And now that the nitro trend has hit select Starbucks stores nationwide, it, too, is becoming more mainstream and up for forward-thinking convenience store consideration.

    4. Wake Up & Smell the Coffee Gifting

    Food and beverage gifting is on the rise across the nation, with Packaged Facts reporting that U.S. consumer and corporate food gifting sales approached $18 billion last year, up 3.5 percent from 2015. The majority was attributed to consumer sales. Widely purchased food gifts include gourmet coffee/tea/hot chocolate gifts.

    What this means for c-stores: They can increase their gourmet coffee image with supplemental coffee gifts made available during fourth-quarter time in baskets near the coffee section. Grab-and-go gifting can be achieved with actual gourmet coffee products and/or ancillary items such as flavorings and fancy stirrers.

    5. The Sideways Gourmet

    Achieving gourmet coffee status is not just about providing good/specialty coffee. It’s also about becoming synonymous with selling drinks that provide a functional benefit, such as energy-boosting, anti-inflammatory, relaxing or antioxidant. More than a third of young adults say they would pay more for coffee/tea with added health benefits, according to Mintel research. And oftentimes, these are the same consumers seeking more “personalized” coffee.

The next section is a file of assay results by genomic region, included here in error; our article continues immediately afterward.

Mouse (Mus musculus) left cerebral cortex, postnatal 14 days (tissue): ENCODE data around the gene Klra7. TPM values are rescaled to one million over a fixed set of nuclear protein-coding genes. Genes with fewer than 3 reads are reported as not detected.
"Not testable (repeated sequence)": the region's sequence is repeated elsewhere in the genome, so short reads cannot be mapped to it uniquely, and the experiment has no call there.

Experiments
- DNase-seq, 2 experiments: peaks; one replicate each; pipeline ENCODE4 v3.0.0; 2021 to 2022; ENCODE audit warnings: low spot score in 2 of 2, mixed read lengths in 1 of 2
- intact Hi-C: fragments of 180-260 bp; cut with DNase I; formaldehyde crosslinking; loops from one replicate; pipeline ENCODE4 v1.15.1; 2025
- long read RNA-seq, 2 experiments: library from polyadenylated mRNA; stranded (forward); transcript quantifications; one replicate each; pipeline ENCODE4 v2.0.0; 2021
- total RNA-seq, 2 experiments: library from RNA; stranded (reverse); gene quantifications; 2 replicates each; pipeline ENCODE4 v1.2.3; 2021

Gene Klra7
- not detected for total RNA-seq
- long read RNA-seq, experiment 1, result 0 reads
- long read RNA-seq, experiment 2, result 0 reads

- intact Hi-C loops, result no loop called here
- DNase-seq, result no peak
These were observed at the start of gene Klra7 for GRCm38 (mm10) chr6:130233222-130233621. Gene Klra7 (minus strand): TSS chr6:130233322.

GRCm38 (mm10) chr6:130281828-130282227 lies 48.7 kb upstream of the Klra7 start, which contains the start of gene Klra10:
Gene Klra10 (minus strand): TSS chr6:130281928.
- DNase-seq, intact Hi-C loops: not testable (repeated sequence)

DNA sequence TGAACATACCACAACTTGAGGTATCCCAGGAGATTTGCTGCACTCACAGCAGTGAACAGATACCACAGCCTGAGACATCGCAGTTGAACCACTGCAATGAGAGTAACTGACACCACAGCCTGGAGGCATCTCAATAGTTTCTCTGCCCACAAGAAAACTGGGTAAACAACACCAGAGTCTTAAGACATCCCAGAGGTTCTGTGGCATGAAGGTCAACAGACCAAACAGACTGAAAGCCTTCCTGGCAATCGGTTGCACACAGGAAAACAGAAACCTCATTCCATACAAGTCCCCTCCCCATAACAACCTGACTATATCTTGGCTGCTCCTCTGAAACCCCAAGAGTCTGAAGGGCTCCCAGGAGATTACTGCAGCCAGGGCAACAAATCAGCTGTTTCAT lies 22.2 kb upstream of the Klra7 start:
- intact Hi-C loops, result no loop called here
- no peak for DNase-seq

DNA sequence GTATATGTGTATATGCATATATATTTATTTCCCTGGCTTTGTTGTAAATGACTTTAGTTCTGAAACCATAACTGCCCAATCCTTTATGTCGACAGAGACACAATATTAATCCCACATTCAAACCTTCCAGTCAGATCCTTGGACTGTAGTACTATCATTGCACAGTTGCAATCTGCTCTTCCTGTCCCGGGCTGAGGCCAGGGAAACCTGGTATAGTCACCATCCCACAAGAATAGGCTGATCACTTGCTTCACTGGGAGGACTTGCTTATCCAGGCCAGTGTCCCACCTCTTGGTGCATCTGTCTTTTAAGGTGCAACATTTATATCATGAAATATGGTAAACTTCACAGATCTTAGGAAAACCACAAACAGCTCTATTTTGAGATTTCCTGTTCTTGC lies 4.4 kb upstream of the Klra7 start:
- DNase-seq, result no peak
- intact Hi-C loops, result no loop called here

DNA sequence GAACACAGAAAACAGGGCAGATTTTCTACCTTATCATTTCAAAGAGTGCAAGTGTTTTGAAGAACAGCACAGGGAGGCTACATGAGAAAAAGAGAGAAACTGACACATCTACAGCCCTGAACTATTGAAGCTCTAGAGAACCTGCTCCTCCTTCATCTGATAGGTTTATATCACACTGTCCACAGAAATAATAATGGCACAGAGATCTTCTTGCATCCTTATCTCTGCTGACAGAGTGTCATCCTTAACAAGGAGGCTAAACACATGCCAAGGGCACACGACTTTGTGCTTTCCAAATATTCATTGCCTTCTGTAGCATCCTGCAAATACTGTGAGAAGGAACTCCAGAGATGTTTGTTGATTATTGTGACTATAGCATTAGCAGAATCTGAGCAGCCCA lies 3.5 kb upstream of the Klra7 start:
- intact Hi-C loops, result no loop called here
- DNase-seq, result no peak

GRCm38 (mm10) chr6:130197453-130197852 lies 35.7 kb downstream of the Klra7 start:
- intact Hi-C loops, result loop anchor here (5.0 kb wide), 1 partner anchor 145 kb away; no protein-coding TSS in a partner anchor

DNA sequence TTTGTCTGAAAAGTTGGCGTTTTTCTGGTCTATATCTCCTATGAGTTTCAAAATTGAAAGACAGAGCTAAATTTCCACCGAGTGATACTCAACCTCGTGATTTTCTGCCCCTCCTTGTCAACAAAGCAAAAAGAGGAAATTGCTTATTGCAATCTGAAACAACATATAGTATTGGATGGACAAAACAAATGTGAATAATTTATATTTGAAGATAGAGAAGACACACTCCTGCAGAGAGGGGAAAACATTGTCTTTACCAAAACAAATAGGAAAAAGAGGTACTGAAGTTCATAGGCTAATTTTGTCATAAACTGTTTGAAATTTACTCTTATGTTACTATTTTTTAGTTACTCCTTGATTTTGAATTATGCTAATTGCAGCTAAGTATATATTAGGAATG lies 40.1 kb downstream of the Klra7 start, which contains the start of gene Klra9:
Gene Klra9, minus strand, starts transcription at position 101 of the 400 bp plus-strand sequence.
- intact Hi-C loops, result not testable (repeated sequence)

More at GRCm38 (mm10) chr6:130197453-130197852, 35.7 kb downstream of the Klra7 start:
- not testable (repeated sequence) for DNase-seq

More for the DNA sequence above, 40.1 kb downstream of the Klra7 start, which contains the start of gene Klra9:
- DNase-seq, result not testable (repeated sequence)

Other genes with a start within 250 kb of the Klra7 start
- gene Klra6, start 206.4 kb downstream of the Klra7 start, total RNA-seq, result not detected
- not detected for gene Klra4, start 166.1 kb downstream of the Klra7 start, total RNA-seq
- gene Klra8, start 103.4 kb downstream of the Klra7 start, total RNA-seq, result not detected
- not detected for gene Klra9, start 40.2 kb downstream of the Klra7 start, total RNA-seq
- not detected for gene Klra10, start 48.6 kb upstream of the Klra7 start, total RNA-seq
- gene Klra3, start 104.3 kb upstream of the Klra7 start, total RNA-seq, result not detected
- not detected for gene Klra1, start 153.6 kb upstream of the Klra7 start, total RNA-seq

What this means for c-stores: They should be looking at the gourmet coffee trend from a sideways angle, too, meaning they can increase gourmet perception — and sales, for that matter — with functional drinks in their ready-to-drink (RTD) section. Matcha, herbal tea drinks, and kombucha are alternative versions of gourmet coffee self-expression by the millennial set.

    6. An App With Your Coffee

    There seems to be an app for everything these days, so why not your coffee? “Apps are changing the way people are buying their coffee,” according to David Sprinkle, research director for Packaged Facts.

    What this means for c-stores: Convenience stores that are on the mobile-app train should avoid a straight sales pitch to coffee consumers, advised Sprinkle. “Don’t just hawk your coffee product, but provide information and services that are of interest to your coffee consumer.” Perhaps easier said than done, but worth looking into for those who believe mobile millennials will be their future core customers. 

    By Renee M. Covino, Convenience Store News
    • About Renee M. Covino Contributing Editor Renée M. Covino is a veteran researcher, editor and writer with more than 30 years of experience in the mass retail sector. Her articles and columns have appeared online and in print for dozens of industry trade magazines, newsletters, metro newspapers, Fortune 500 company reports and college textbooks. Covino is a self-named “store connoisseur” who not only writes about retail, but happily supports it.